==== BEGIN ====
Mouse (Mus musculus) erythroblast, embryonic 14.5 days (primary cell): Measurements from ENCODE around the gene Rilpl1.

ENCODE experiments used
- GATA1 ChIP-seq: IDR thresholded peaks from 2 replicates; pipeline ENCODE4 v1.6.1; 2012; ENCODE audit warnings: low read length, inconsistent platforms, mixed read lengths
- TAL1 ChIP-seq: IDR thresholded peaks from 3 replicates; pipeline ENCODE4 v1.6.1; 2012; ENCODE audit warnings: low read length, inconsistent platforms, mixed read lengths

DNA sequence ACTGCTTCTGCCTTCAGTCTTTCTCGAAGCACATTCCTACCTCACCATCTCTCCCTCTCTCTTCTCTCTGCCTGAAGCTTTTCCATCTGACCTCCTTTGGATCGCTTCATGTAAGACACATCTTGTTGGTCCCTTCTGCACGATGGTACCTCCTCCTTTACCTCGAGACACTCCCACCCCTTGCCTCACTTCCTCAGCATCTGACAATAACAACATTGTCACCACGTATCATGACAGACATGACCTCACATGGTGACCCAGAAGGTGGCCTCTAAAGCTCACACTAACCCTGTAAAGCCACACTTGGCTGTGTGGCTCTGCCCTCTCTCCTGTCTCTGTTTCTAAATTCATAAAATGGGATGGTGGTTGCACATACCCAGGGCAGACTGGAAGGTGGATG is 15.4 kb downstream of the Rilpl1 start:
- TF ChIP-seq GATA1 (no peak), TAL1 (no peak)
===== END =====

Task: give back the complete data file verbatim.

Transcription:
Mouse (Mus musculus) erythroblast, embryonic 14.5 days (primary cell): Measurements from ENCODE around the gene Rilpl1.

ENCODE experiments used
- GATA1 ChIP-seq: IDR thresholded peaks from 2 replicates; pipeline ENCODE4 v1.6.1; 2012; ENCODE audit warnings: low read length, inconsistent platforms, mixed read lengths
- TAL1 ChIP-seq: IDR thresholded peaks from 3 replicates; pipeline ENCODE4 v1.6.1; 2012; ENCODE audit warnings: low read length, inconsistent platforms, mixed read lengths

DNA sequence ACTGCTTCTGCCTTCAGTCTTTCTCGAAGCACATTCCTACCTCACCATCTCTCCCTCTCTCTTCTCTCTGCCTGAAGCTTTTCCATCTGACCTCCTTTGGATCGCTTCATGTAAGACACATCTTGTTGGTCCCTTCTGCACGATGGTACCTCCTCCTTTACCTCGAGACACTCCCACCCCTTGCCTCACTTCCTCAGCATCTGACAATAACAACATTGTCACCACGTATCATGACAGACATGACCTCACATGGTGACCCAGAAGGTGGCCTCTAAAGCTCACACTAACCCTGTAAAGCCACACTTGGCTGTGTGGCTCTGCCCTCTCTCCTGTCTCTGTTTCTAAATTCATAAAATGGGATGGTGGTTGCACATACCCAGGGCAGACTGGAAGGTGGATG is 15.4 kb downstream of the Rilpl1 start:
- TF ChIP-seq GATA1 (no peak), TAL1 (no peak)